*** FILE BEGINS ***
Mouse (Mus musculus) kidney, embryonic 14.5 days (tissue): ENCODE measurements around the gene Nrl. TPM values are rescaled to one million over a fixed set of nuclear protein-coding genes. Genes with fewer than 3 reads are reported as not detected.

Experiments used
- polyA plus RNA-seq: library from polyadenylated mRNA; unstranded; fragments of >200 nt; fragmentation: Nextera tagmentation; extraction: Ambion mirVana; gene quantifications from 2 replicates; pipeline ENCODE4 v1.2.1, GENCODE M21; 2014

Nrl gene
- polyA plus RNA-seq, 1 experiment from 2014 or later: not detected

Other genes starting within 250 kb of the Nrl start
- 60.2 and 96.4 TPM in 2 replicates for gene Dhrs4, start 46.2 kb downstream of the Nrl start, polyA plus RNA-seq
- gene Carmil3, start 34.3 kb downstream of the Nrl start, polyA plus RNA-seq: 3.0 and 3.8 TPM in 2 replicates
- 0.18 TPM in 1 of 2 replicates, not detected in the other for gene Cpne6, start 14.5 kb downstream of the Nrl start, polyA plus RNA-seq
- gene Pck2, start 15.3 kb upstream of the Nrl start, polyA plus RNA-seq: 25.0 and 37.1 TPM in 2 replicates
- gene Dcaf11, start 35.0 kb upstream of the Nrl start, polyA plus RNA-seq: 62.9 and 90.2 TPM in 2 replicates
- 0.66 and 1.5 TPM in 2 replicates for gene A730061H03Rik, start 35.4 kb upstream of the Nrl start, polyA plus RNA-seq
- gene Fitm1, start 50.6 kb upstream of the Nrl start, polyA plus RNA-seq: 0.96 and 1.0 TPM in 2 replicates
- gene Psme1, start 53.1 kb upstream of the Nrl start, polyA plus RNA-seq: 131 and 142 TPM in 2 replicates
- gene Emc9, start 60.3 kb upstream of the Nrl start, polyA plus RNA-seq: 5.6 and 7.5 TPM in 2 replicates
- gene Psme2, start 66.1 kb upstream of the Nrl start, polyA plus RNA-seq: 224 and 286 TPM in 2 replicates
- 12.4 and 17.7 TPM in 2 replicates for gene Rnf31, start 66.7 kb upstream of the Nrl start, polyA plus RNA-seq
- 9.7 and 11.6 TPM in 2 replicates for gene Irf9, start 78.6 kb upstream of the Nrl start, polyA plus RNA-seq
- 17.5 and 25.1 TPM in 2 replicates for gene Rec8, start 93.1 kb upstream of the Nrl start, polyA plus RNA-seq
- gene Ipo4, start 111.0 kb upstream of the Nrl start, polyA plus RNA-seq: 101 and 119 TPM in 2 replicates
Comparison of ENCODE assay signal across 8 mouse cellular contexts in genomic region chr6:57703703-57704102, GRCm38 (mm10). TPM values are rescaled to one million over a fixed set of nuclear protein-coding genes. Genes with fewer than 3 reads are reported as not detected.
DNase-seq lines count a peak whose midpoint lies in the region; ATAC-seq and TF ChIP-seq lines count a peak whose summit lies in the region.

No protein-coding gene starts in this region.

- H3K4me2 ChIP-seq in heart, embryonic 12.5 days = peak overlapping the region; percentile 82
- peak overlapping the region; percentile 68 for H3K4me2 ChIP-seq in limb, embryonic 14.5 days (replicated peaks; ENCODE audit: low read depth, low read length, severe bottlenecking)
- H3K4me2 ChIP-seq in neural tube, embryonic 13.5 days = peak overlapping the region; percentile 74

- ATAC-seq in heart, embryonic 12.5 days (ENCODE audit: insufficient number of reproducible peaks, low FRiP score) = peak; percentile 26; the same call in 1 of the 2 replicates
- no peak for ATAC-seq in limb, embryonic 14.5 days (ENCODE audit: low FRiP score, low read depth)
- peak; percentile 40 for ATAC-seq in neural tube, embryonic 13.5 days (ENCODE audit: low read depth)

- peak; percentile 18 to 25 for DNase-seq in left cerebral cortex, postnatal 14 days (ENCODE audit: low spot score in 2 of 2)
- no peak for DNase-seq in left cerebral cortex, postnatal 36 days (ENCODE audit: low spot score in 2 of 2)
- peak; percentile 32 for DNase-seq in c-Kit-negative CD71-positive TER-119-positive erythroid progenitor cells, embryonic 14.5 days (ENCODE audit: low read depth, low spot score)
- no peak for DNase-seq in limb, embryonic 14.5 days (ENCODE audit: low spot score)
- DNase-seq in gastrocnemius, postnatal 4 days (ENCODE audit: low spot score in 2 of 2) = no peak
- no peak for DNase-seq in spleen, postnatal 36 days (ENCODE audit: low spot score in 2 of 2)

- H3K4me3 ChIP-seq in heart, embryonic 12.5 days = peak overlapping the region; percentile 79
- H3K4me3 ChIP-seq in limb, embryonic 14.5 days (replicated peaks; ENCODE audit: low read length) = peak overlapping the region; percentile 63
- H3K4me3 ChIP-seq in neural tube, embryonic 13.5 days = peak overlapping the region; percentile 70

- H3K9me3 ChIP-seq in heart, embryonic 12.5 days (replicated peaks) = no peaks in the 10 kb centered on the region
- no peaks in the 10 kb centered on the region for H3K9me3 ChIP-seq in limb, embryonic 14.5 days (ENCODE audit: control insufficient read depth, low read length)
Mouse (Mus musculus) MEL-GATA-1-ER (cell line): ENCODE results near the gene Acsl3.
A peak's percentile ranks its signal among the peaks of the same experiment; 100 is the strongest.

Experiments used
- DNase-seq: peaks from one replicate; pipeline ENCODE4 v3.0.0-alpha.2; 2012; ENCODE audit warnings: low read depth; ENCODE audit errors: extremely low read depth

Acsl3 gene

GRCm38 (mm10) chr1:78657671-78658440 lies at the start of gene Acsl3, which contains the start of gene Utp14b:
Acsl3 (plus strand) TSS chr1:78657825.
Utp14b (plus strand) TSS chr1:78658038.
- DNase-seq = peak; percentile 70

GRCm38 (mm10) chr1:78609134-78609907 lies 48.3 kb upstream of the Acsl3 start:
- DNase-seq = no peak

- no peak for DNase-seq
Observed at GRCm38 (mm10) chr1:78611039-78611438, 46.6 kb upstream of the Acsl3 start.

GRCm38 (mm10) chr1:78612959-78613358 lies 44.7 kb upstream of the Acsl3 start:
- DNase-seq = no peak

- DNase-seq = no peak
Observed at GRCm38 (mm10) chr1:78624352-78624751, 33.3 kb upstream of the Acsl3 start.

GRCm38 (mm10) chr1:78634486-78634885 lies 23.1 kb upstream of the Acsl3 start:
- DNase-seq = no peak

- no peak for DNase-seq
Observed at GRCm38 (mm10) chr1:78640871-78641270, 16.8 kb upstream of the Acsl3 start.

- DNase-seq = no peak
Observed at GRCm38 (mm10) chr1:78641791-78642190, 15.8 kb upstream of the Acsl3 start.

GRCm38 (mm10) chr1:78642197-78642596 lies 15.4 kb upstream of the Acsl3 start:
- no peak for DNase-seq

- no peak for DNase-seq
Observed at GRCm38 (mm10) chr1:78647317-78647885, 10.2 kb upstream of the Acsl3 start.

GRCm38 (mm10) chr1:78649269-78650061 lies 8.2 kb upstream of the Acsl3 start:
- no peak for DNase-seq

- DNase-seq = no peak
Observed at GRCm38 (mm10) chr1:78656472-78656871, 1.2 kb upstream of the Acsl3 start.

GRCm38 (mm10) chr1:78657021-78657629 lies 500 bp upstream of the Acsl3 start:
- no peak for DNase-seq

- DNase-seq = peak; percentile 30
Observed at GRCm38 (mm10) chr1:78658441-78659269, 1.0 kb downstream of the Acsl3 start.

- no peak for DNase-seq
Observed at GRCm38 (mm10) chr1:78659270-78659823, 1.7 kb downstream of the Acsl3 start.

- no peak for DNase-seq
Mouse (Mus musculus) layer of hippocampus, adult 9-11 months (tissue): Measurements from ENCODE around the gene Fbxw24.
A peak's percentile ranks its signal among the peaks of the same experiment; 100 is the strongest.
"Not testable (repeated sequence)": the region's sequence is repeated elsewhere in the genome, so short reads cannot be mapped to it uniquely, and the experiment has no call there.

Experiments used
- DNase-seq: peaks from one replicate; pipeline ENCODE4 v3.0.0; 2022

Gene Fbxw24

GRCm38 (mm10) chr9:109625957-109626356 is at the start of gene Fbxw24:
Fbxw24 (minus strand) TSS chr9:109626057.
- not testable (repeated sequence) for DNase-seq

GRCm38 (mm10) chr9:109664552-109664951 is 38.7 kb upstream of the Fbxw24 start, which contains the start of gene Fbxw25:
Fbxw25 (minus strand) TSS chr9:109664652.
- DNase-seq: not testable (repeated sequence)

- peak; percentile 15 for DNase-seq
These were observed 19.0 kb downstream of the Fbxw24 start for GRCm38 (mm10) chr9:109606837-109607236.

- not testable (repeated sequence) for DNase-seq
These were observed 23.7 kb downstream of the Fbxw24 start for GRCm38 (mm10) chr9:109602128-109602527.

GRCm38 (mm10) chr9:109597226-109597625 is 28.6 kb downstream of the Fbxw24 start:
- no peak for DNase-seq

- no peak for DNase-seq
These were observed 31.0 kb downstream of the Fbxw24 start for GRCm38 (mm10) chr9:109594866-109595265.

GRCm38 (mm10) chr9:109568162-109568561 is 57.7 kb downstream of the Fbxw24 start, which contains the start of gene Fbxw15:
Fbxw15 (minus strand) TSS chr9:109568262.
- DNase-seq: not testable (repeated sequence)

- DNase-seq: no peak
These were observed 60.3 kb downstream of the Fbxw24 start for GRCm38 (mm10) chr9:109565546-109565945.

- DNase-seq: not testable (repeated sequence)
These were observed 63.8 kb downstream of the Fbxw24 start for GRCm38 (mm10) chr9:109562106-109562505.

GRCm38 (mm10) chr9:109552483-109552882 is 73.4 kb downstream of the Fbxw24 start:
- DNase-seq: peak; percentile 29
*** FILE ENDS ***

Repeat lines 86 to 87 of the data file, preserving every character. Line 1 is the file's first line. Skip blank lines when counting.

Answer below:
Fbxw24 (minus strand) TSS chr9:109626057.
- not testable (repeated sequence) for DNase-seq